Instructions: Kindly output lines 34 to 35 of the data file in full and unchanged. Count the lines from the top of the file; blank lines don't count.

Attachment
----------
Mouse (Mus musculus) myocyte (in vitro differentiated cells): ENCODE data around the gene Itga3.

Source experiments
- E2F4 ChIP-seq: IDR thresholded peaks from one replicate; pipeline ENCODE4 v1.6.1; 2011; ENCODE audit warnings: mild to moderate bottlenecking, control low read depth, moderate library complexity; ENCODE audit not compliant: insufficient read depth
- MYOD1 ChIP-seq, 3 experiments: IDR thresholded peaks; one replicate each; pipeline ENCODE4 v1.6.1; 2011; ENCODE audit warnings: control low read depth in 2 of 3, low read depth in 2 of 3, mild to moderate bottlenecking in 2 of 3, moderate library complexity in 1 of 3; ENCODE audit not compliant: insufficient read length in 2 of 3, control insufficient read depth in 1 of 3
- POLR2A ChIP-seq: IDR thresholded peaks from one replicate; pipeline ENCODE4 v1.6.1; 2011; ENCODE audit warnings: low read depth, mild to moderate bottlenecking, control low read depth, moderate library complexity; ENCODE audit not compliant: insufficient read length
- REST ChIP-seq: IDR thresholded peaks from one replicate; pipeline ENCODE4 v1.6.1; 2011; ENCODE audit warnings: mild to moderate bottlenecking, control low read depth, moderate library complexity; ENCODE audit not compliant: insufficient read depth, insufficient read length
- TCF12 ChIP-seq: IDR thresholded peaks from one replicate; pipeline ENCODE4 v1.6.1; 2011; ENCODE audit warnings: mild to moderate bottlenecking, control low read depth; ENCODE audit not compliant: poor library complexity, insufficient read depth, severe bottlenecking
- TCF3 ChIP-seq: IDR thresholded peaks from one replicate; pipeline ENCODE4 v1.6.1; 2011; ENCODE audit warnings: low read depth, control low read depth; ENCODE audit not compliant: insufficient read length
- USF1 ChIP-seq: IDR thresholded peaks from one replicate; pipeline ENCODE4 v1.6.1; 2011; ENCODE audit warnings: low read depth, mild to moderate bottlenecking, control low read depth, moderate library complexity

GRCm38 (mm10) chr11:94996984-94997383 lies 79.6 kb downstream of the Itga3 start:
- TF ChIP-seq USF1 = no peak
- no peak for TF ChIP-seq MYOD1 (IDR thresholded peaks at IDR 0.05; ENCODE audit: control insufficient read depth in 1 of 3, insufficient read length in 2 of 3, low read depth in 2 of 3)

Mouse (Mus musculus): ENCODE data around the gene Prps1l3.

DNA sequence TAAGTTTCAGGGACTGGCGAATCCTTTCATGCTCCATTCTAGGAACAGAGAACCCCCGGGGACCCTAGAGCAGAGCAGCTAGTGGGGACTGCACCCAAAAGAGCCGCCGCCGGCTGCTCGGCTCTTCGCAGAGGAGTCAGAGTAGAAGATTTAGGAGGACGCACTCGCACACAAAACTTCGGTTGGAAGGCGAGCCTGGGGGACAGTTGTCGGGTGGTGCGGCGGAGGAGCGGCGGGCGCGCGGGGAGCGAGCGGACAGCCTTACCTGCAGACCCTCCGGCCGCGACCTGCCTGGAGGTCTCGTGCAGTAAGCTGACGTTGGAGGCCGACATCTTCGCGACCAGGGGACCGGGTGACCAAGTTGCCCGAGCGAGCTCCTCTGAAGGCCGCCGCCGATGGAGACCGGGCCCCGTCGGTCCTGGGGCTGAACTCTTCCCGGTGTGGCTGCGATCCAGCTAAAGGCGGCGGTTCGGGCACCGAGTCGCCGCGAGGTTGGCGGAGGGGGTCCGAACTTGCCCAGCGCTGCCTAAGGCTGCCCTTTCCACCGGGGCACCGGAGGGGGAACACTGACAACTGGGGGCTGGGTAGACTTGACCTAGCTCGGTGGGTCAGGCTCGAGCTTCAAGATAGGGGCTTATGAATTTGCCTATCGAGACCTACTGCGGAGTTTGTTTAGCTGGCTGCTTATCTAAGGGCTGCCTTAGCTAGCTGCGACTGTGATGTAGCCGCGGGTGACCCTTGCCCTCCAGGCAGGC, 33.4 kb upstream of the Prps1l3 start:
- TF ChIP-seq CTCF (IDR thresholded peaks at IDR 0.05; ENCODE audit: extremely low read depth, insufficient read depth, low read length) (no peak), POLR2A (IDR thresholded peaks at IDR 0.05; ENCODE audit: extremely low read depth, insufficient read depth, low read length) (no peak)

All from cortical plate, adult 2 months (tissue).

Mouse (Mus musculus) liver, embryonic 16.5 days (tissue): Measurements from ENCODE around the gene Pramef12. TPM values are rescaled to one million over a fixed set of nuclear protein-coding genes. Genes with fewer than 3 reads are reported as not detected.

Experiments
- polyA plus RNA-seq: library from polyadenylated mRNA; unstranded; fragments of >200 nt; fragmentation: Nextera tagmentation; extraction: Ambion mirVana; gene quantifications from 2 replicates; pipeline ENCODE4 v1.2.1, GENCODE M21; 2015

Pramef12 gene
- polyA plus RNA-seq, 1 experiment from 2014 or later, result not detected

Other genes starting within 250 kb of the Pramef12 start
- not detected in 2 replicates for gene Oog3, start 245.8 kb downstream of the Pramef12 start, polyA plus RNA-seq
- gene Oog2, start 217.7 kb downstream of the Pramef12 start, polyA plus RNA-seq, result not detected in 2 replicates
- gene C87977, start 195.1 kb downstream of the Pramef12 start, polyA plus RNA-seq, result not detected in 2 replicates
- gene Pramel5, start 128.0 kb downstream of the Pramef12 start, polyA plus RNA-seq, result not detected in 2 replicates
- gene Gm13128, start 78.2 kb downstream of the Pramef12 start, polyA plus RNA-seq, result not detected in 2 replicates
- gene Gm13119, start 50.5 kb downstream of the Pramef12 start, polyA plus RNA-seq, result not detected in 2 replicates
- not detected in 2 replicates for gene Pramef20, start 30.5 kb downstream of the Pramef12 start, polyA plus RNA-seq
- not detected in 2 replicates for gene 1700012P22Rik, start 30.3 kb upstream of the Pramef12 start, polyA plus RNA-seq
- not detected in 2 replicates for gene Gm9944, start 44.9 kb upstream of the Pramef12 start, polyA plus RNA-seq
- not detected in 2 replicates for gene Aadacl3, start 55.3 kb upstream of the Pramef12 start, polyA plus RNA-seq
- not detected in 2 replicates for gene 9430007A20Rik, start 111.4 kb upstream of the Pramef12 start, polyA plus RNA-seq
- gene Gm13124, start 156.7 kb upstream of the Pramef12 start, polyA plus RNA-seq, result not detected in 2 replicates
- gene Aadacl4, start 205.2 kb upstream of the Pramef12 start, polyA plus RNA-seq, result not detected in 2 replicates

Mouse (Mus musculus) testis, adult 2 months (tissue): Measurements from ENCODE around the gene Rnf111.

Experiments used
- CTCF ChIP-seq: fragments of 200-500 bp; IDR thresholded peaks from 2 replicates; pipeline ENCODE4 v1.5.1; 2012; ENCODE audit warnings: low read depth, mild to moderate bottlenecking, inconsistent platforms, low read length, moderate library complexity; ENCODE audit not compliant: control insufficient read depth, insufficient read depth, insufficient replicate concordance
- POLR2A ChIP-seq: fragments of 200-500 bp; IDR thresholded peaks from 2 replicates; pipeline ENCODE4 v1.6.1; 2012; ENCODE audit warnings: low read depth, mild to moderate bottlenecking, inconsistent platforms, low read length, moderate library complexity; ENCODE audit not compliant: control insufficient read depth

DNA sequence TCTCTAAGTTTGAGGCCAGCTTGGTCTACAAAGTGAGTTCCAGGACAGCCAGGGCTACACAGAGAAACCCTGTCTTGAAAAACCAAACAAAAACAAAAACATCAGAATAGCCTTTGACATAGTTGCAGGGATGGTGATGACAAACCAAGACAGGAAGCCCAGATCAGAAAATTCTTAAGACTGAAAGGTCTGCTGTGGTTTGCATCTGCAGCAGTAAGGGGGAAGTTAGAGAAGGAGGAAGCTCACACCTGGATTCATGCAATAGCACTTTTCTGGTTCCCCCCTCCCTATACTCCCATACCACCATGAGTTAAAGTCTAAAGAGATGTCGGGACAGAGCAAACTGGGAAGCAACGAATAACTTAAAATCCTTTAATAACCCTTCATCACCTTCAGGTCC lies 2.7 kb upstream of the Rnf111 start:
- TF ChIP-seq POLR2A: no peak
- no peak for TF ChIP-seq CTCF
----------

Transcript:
- gene Gm13124, start 156.7 kb upstream of the Pramef12 start, polyA plus RNA-seq, result not detected in 2 replicates
- gene Aadacl4, start 205.2 kb upstream of the Pramef12 start, polyA plus RNA-seq, result not detected in 2 replicates